Researching v. Writing and/or maximising your writing time

Researching vs. WritingSometimes life gets the better of us – looking for or starting a new job, the birth of a grandchild, even a scene that you can’t find inspiration for and your writing stalls. This is when those pesky hashtags come into their own.

You may only now be adding them to your draft. Ideally it is best to add them from the very first draft but better late than never, as the old cliche goes. See my earlier post. Either way you should now have a general idea of things you need to check. That’s when it’s handy to make lists and start borrowing books on those subjects when the writing isn’t flowing.

My local library know me as that strange woman who orders the oddest books on inter-library loans. Here’s four of my lists above. A lot of the books on the TO READ list will be interesting to skim through but they may not get rid of a single hashtag. They may, though, supply me with an idea or a possible scene.

I recently leafed through a marvellous book on Art Nouveau by Judith Miller. In it I found a marquetry side table, a silk panel and a glass carafe with a bird on the lid. I also found an amazing lamp with a bird pattern on it, a sea green glass vase, a brooch featuring a two swans interlocked and a bronze nude seemingly wading through rushes.

In the book there were details of each item, the country of origin, the artist and the year. These details, of course, DON’T go into the manuscript. But they are a guide for me as to whether they are suitable or not. What goes in is what my character Sarah sees at Lilith’s flat or what the family might call treasured objects such as the lamp or the brooch. i.e the swan brooch and the bird lamp. Sarah might recognise some things of course – that a side table is marquetry but she is not a specialist on furniture and art of the art nouveau period, although this is the period her mother might have been doing a lot of buying for the family home.

Armed with this new information on furniture and objects, I dealt a death blow to three hashtags in Lilith’s apartment. One of the objects was a lamp. I then searched lamp in my manuscript and discovered another hashtag #acetylene lamp. After some quick hunting I decided what I really wanted was a kerosene lantern. Bingo, another # bites the dust. I then worked on a hashtag relating to an outdoor lamp. I googled a few pictures and chose a square lamp for a porch light and then on the spur of the moment got rid of #easy chair and replaced it with a walnut armchair. Six hashtags gone! That leaves 222 to go. Now back to that fancy dress ball.

Getting the facts right and/or those pesky hashtags

Hashtag_example

Image courtesy of Wikimedia Commons

Everyone is different of course and I’d love to hear how other writers do it. Mark their manuscripts where more facts need to be added or checked, I’m talking about. After the first draft of Tomaree I had over three hundred points to check. I can’t remember how I highlighted them. It might have been the first manuscript I began using hashtags but I know I had a long list that I wrote out and worked my way through over the next few drafts.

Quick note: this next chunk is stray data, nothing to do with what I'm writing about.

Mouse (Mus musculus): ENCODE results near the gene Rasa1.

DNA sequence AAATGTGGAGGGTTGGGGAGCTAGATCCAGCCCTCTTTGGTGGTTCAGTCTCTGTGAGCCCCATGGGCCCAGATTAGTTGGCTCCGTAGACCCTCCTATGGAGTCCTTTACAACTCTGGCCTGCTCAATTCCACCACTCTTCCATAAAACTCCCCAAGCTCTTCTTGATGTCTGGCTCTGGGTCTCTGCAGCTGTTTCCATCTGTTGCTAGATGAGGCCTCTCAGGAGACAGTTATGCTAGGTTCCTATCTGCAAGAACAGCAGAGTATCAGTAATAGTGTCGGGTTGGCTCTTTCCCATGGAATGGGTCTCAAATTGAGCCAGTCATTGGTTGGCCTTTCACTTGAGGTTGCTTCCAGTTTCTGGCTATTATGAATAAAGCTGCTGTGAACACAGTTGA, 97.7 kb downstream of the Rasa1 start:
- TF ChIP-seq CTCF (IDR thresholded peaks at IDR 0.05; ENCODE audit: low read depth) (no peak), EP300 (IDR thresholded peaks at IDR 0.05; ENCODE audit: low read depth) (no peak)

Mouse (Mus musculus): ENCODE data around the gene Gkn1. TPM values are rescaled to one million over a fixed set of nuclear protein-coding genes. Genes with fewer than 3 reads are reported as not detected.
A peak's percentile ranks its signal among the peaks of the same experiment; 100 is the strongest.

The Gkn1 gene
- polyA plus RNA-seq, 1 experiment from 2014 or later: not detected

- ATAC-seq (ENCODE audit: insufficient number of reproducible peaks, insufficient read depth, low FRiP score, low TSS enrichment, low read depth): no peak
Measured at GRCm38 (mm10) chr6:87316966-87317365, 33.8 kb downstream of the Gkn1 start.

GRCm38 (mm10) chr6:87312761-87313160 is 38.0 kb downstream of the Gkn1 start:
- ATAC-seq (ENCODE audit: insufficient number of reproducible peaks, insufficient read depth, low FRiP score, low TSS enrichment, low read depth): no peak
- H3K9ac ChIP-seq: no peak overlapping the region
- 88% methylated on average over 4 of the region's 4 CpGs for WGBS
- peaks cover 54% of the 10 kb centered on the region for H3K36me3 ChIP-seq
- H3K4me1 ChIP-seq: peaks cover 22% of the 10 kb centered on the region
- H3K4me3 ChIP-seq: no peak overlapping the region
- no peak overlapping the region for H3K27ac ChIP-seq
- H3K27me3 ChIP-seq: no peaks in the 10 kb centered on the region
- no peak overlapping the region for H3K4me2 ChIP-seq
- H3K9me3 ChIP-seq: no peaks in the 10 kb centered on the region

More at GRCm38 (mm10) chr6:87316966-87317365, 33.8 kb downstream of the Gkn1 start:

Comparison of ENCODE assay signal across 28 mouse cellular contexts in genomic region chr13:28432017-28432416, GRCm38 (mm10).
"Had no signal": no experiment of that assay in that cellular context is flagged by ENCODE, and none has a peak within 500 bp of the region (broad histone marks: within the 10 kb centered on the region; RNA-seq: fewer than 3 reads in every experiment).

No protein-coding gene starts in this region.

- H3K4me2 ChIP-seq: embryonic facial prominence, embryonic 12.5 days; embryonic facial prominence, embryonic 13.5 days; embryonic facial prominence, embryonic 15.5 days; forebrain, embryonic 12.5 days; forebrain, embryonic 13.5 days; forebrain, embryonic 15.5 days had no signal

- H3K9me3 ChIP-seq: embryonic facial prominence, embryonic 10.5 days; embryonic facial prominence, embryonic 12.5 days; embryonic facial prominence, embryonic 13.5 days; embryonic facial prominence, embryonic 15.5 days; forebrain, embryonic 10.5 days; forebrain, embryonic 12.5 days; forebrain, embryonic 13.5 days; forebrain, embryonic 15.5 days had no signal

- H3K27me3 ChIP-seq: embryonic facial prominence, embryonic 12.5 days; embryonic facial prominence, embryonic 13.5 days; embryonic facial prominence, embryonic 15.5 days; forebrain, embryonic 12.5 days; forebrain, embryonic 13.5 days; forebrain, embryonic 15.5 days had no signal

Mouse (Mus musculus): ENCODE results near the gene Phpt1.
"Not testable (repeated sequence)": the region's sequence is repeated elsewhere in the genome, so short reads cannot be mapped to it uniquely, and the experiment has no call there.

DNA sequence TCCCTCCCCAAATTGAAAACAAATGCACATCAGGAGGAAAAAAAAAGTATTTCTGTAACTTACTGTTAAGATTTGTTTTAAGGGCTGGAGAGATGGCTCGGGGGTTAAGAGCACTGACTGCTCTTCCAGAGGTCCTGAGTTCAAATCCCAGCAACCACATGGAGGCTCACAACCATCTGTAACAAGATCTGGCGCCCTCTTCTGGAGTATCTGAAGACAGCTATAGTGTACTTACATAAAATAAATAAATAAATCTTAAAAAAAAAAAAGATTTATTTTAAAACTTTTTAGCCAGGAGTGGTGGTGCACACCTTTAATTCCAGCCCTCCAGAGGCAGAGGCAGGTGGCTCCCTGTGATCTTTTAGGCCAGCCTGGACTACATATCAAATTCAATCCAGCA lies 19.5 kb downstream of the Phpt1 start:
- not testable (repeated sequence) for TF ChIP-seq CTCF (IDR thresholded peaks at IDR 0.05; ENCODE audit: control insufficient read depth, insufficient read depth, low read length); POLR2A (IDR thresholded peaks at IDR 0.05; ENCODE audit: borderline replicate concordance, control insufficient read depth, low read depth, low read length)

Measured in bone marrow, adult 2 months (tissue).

During the writing of Crossing Paths I had a lot of research assistants in the form of international bookcrossers. #site of traffic buildup in France after the tunnel from England? #popular make of car driven in Canada by an upwardly mobile young female executive? #the layout of Green Gables farm? One of my dear friends and bookcrosser Bill Staubi answered that one (and some other tricky ones) through emails and the forum at www.bookcrossing.com

Whilst writing one of the many later drafts of Tomaree I had a luncheon with some of the elderly female residents of Nelson Bay to check one or two pesky points. By this time we were firm friends and the conversation went something like this:

“So, one final thing. I’m just checking about letter boxes.” (The letters of my two young lovers were being passed in a letter box of Peggy’s neighbour, Sarah Linden, the main character in my current manuscript).

“Oh, darling, we didn’t have letter boxes in 1943.”

“What?” (Insert shocked expression on yours truly.) “What did you do about the mail?”

“We just picked it up from the post office, dear,” says another of my elderly ladies.

“So when did you all get letterboxes?”

(Insert animated conversation around the table. The consensus was 1946/1947 but definitely after the war.) I then had to rethink and rewrite how the letters would be passed/left between Peggy and Tom, her American GI boyfriend. I decided on a blue pot (from memory) that Sarah had around the side of her house.

With my last manuscript I Remember the White, a lot of my chasing the facts/hashtags has been chronicled in this blog and I seem to have been in tight control of all those pesky, time consuming points that needed to be checked. The main one that proved very frustrating and almost elusive, as Robert Watson will remember, was how to transport my heroine from Sydney to Salonika in late 1917. Submarines were making things very difficult so road and rail was involved.

With my current manuscript Paris Next Week in its first draft, I’m afraid I’ve been a bit blaze and as a consequence disarmed. This is a seemingly light novel told in the first person about two very wealthy girls, Sarah Montague and Louie Gilbraith who live in the exclusive suburbs of Elizabeth Bay and Darling Point in the 1920s. Lots of parties, beautiful clothes, stunning houses and the party to end all parties. Just the other day, getting near the final chapter or two of the novel, I thought I’d check the state of the hashtags. OMG! 214 and its only a 50,000 word manuscript! They must have snuck up on me. Just checked today. 228! They have been breeding. Well those pesky hashtags will have to wait until further drafts but more in my next blog.